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Stratigraphic Evolution of a Prograding Shelf-Slope Depositional System, Upper Cretaceous Tres Pasos and Dorotea Formations, Magallanes Basin, Chile

Brian W. Romans, Stanford University, Dept. of Geological & Environmental Sciences, Stanford, CA, [email protected]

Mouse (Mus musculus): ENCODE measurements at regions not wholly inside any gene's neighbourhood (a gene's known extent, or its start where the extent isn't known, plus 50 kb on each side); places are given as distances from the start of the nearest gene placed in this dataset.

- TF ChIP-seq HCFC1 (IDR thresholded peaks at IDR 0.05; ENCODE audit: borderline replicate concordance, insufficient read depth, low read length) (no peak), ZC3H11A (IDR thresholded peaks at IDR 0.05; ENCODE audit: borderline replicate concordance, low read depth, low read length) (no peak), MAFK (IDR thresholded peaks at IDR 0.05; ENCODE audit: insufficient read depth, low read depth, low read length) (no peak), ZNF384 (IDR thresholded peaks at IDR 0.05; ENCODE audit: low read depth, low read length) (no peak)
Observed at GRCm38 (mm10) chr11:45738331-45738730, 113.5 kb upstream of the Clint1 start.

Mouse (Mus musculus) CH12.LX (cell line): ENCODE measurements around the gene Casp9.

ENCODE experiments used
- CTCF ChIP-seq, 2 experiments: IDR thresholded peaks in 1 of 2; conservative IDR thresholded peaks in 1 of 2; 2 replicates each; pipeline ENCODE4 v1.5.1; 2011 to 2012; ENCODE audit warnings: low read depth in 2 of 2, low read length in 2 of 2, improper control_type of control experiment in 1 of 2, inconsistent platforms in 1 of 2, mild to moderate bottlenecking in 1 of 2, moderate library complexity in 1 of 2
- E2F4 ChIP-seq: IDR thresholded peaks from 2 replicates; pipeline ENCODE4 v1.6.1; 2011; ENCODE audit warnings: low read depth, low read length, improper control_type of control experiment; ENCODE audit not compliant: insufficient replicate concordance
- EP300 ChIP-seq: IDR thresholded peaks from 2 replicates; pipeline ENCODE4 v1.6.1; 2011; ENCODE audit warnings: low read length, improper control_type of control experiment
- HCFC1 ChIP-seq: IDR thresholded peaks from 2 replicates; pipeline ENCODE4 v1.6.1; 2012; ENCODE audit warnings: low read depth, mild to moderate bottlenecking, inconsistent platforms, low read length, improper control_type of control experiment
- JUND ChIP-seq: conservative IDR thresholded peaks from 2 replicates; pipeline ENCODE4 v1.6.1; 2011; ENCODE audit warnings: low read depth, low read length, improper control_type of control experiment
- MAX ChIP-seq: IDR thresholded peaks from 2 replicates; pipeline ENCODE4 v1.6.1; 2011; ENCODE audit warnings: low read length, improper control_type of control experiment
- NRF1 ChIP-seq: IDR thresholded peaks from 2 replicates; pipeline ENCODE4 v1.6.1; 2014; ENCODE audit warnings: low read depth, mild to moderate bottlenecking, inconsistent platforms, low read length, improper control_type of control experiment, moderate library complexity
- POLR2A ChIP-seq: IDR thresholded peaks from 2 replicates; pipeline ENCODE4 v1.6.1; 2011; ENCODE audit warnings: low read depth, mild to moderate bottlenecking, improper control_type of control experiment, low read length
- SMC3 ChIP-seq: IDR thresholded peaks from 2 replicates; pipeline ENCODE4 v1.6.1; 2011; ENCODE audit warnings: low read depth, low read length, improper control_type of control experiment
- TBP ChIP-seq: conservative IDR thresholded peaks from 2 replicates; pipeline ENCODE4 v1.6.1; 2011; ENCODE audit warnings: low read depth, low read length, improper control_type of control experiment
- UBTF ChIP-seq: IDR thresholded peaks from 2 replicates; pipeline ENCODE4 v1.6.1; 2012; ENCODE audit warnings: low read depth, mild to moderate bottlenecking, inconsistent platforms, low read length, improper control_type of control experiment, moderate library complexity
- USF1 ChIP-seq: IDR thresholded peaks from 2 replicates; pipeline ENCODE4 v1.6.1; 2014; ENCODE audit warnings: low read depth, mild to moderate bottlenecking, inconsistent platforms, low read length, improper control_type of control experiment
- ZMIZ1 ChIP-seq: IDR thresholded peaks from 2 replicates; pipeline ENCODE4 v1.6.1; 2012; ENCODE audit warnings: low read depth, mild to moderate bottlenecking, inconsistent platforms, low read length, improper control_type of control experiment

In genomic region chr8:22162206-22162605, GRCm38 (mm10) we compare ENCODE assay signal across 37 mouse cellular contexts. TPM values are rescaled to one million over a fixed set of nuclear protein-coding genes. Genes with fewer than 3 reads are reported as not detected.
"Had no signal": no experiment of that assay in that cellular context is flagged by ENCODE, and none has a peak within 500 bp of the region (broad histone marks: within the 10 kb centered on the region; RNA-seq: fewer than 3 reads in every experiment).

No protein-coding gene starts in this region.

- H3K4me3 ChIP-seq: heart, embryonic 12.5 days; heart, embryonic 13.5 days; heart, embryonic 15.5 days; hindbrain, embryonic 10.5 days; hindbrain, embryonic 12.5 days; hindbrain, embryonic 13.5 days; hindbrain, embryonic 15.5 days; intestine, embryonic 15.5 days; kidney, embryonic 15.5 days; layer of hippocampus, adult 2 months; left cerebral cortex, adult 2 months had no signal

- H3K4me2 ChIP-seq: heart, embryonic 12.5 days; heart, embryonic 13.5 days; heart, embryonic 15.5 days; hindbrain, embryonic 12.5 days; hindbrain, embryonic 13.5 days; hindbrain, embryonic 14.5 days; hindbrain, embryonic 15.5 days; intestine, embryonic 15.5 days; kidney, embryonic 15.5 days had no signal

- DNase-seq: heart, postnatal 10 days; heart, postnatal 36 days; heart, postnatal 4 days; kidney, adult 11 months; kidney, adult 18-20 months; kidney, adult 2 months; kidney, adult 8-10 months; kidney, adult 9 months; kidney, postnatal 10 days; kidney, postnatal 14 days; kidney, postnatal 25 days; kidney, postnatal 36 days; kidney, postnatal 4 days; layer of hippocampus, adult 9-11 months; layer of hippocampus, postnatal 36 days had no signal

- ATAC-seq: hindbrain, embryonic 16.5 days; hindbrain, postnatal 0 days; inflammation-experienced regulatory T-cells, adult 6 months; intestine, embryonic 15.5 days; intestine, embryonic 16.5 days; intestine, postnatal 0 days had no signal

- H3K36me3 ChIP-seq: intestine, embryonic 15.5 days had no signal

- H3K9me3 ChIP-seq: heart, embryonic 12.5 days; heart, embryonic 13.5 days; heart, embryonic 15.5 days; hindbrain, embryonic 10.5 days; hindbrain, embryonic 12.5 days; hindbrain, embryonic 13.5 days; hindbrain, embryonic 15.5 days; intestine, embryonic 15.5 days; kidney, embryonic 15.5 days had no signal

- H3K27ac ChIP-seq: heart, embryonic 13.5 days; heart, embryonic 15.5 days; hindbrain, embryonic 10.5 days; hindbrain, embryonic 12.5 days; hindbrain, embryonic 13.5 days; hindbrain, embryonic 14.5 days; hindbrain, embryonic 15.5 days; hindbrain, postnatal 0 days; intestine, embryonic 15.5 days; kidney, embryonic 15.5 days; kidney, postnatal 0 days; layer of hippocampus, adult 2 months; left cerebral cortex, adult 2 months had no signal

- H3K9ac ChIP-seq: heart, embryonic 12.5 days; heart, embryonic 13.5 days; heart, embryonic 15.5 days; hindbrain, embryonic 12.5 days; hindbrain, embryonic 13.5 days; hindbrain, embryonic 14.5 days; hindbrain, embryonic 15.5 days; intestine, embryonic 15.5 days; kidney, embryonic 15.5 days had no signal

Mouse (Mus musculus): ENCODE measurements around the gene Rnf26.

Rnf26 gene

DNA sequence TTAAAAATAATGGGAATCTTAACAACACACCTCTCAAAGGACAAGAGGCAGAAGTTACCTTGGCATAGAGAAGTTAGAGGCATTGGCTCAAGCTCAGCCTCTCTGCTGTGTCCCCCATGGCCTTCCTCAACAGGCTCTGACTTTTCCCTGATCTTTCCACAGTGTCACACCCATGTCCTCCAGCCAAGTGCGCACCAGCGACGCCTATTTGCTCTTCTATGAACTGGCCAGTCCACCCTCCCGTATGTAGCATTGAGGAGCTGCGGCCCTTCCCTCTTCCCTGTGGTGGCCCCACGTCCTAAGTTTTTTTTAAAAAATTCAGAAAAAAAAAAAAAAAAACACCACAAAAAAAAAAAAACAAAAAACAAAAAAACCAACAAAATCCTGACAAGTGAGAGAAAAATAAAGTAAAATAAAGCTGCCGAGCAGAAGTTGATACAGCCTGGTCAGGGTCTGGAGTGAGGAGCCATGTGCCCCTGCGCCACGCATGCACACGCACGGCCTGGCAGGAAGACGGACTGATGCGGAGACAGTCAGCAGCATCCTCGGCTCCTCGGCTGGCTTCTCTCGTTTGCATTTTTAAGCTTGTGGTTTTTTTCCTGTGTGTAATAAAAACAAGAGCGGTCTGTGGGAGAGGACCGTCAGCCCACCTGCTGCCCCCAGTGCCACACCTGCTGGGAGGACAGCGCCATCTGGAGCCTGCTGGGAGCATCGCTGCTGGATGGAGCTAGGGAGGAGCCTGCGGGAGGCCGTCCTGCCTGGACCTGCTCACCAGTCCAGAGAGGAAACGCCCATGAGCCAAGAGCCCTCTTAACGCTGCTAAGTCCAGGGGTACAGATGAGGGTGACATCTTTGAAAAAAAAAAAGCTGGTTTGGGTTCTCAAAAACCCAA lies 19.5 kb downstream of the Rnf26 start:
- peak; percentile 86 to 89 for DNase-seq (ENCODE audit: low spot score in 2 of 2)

Upper Cretaceous outcrops in the foothills of the Patagonian Andes in southern South America record the transition from deep- to shallow-water sedimentation during filling of the Magallanes foreland basin. Previous workers have interpreted the coeval nature between shelf and deep marine slope strata from regional information but the detailed stratal architecture and system evolution remain unknown. The goal of this project is to determine the genetic link between slope deposits of the Upper Cretaceous Tres Pasos Formation and the shallow-marine/deltaic Paleocene Dorotea Formation in the Ultima Esperanza District of southern Chile. A multi-scale investigation will: (1) document the variability of facies and sedimentary body architecture of sandstone-rich slope deposits, (2) establish a high-resolution stratigraphic framework in which to examine the basin architecture and evolution, and (3) examine spatial and temporal relationships of the sediment source areas with provenance analyses (e.g. sandstone petrography, detrital zircon geochronology, etc.). These results will provide refinement and/or revision of stratigraphic models for prograding siliciclastic shelf-to-basin systems, with an emphasis on slope accretion. Furthermore, detailed documentation of large, three-dimensional exposures of sand-rich slope deposits within this broader context will improve the understanding and predictive capabilities regarding facies distribution and architecture in analogous subsurface systems.